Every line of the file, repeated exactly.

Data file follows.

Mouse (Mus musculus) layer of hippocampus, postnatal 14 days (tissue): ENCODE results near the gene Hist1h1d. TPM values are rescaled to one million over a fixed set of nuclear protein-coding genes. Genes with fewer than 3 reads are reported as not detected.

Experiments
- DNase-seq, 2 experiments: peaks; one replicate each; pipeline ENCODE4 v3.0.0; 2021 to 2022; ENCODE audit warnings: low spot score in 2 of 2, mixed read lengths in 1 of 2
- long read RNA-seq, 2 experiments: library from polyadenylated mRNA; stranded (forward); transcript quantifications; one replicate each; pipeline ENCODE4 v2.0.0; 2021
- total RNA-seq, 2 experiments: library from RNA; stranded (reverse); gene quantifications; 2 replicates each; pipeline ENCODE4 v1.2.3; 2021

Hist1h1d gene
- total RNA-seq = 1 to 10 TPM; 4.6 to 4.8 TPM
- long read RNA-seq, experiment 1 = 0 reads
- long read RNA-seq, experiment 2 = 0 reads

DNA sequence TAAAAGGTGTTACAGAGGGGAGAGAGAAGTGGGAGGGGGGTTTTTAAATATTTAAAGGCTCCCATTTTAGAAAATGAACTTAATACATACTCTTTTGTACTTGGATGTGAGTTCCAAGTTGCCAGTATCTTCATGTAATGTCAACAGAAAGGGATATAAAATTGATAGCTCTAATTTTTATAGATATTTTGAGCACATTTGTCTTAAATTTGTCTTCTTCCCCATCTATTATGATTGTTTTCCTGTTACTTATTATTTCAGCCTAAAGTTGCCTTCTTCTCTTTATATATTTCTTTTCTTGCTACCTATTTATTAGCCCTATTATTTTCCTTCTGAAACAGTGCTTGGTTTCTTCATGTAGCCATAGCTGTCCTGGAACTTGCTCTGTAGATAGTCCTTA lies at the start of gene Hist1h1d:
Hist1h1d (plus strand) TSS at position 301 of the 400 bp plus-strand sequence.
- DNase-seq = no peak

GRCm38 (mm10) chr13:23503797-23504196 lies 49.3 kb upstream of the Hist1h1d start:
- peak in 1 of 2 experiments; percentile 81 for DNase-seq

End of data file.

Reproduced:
Mouse (Mus musculus) layer of hippocampus, postnatal 14 days (tissue): ENCODE results near the gene Hist1h1d. TPM values are rescaled to one million over a fixed set of nuclear protein-coding genes. Genes with fewer than 3 reads are reported as not detected.

Experiments
- DNase-seq, 2 experiments: peaks; one replicate each; pipeline ENCODE4 v3.0.0; 2021 to 2022; ENCODE audit warnings: low spot score in 2 of 2, mixed read lengths in 1 of 2
- long read RNA-seq, 2 experiments: library from polyadenylated mRNA; stranded (forward); transcript quantifications; one replicate each; pipeline ENCODE4 v2.0.0; 2021
- total RNA-seq, 2 experiments: library from RNA; stranded (reverse); gene quantifications; 2 replicates each; pipeline ENCODE4 v1.2.3; 2021

Hist1h1d gene
- total RNA-seq = 1 to 10 TPM; 4.6 to 4.8 TPM
- long read RNA-seq, experiment 1 = 0 reads
- long read RNA-seq, experiment 2 = 0 reads

DNA sequence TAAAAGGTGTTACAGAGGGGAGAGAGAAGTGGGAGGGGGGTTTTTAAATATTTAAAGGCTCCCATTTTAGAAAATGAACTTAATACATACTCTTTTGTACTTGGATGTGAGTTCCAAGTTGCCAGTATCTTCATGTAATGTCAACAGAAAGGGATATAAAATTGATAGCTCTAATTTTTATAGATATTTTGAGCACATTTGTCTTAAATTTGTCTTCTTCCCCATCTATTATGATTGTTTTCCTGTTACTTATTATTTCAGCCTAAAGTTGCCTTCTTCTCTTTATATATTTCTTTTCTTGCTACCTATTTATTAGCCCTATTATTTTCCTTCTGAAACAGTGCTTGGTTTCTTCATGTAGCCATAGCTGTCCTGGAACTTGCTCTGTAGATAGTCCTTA lies at the start of gene Hist1h1d:
Hist1h1d (plus strand) TSS at position 301 of the 400 bp plus-strand sequence.
- DNase-seq = no peak

GRCm38 (mm10) chr13:23503797-23504196 lies 49.3 kb upstream of the Hist1h1d start:
- peak in 1 of 2 experiments; percentile 81 for DNase-seq